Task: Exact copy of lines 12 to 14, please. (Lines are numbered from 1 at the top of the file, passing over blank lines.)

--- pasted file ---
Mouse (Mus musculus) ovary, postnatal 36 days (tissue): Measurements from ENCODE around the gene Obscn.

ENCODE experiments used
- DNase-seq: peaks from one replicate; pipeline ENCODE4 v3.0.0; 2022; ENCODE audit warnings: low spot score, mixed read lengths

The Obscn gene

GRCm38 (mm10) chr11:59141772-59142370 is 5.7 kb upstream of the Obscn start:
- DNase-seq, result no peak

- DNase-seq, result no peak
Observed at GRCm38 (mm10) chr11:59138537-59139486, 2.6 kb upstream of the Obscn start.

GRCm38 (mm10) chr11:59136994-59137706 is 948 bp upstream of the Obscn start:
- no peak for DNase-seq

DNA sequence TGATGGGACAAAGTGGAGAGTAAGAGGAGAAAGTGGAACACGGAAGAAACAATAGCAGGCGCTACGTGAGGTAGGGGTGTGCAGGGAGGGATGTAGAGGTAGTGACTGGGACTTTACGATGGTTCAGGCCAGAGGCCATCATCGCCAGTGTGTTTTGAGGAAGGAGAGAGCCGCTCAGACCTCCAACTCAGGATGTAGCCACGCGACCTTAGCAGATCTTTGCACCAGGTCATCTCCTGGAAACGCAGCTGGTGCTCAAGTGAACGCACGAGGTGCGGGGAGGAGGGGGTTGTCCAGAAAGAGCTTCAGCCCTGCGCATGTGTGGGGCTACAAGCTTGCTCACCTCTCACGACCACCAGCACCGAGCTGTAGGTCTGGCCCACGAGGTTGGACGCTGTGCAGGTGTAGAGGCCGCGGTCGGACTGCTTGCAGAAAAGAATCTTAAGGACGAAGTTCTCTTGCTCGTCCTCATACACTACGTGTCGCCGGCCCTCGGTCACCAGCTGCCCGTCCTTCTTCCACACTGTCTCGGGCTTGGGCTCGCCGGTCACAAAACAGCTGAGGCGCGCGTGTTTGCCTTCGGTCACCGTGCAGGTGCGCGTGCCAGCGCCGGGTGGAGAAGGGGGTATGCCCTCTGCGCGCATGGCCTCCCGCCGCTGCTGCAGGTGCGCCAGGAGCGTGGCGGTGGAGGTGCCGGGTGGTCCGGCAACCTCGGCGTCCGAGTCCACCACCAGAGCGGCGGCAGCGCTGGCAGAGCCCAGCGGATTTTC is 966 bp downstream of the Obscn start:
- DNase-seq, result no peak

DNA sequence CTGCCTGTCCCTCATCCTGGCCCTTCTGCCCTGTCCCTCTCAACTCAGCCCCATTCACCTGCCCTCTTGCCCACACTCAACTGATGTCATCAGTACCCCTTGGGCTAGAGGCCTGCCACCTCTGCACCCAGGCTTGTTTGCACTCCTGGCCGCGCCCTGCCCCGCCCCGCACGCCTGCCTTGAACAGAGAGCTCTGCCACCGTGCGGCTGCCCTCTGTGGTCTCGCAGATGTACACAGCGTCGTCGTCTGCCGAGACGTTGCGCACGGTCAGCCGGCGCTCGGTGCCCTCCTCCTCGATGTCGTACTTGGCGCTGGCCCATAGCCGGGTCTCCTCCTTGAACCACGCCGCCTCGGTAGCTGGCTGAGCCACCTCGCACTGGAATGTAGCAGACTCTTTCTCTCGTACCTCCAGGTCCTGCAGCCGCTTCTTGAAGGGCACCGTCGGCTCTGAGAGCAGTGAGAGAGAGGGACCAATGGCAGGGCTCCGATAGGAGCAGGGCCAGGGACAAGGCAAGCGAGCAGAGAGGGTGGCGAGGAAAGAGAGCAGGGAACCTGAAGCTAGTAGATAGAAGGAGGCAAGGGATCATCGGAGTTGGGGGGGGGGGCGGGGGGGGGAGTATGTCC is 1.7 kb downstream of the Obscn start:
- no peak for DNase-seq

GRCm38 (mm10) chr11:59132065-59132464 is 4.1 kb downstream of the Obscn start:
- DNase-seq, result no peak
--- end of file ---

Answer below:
- DNase-seq, result no peak

DNA sequence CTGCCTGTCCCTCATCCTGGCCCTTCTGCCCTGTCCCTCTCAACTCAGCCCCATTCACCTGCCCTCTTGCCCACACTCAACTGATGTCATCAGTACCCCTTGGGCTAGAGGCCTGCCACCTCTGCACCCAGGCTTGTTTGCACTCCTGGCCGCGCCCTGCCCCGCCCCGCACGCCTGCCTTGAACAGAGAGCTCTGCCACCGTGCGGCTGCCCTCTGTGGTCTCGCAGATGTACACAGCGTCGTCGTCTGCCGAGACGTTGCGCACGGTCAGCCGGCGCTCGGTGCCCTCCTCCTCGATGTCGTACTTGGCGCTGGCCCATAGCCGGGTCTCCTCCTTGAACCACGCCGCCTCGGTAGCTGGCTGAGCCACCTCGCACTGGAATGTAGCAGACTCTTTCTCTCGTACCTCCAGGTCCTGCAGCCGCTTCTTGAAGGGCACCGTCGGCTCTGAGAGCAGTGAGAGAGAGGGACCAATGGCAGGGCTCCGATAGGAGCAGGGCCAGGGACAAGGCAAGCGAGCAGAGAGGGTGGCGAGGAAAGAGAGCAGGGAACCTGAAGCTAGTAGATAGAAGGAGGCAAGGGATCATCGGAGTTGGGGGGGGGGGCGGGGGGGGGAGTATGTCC is 1.7 kb downstream of the Obscn start:
- no peak for DNase-seq